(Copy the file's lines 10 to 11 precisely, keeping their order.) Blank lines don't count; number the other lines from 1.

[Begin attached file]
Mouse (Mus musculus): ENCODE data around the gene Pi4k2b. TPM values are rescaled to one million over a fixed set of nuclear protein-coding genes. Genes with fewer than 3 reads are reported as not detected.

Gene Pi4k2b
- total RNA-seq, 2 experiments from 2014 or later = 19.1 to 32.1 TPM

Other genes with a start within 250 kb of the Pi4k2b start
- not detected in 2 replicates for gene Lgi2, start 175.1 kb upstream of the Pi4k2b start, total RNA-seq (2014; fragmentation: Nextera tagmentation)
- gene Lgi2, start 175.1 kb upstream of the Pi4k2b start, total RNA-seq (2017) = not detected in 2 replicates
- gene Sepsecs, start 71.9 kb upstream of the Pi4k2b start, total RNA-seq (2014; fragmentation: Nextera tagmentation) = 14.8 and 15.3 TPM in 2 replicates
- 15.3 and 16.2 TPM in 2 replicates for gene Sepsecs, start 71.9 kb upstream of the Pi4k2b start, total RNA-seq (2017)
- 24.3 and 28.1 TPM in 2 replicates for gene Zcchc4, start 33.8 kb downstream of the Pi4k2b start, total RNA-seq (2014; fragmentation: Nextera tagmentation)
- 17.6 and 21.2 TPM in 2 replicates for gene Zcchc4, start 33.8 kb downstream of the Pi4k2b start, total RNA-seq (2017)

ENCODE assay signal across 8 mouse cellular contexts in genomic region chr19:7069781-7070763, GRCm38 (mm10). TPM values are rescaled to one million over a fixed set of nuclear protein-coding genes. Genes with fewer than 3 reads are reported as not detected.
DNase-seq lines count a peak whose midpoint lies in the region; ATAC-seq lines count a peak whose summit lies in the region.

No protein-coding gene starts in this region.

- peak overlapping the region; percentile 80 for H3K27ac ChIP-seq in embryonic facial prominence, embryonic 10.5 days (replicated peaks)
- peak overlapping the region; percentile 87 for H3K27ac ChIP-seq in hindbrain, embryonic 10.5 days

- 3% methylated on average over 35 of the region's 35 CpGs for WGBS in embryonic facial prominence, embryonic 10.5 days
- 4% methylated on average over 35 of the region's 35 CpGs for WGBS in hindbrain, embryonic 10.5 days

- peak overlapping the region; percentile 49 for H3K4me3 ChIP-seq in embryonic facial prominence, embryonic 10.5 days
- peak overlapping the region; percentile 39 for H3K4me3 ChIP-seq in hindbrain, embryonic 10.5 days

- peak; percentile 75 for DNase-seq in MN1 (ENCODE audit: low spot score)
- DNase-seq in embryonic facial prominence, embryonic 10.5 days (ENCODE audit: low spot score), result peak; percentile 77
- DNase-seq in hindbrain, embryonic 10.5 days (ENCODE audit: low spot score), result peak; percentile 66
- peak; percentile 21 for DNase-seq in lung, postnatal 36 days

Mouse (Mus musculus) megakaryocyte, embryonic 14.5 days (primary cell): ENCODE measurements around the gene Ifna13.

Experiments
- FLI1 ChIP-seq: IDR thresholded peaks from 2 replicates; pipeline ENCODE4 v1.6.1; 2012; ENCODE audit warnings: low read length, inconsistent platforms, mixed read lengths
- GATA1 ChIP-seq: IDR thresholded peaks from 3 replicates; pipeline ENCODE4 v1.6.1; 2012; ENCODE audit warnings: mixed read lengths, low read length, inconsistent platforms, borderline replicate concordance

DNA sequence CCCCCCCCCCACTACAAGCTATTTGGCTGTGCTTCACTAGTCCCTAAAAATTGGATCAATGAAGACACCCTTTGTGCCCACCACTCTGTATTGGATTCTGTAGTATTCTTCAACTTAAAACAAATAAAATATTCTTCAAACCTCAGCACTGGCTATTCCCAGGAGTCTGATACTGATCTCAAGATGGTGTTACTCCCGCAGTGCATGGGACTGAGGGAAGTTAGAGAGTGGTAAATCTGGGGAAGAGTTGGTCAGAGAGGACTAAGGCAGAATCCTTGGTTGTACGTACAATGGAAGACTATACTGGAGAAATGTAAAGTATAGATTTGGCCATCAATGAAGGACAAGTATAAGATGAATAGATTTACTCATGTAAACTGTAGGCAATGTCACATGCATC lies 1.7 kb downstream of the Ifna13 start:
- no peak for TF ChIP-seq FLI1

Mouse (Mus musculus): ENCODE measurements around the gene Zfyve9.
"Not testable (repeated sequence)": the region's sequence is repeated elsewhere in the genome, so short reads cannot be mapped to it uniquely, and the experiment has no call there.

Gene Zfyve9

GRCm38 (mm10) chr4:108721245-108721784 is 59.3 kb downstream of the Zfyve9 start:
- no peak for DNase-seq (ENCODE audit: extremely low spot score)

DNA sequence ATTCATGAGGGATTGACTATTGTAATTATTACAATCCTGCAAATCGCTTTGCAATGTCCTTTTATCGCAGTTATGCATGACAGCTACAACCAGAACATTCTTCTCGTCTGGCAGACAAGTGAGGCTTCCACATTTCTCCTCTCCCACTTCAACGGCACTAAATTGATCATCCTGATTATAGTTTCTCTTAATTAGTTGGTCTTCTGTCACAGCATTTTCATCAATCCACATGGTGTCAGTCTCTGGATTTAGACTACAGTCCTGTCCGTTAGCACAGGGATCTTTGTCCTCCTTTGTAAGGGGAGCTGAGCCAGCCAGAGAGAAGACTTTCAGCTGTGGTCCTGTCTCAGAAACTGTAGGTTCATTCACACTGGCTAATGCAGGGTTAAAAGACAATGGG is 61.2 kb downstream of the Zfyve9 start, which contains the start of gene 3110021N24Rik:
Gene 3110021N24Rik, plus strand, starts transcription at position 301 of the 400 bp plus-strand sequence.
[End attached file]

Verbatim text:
- 17.6 and 21.2 TPM in 2 replicates for gene Zcchc4, start 33.8 kb downstream of the Pi4k2b start, total RNA-seq (2017)

ENCODE assay signal across 8 mouse cellular contexts in genomic region chr19:7069781-7070763, GRCm38 (mm10). TPM values are rescaled to one million over a fixed set of nuclear protein-coding genes. Genes with fewer than 3 reads are reported as not detected.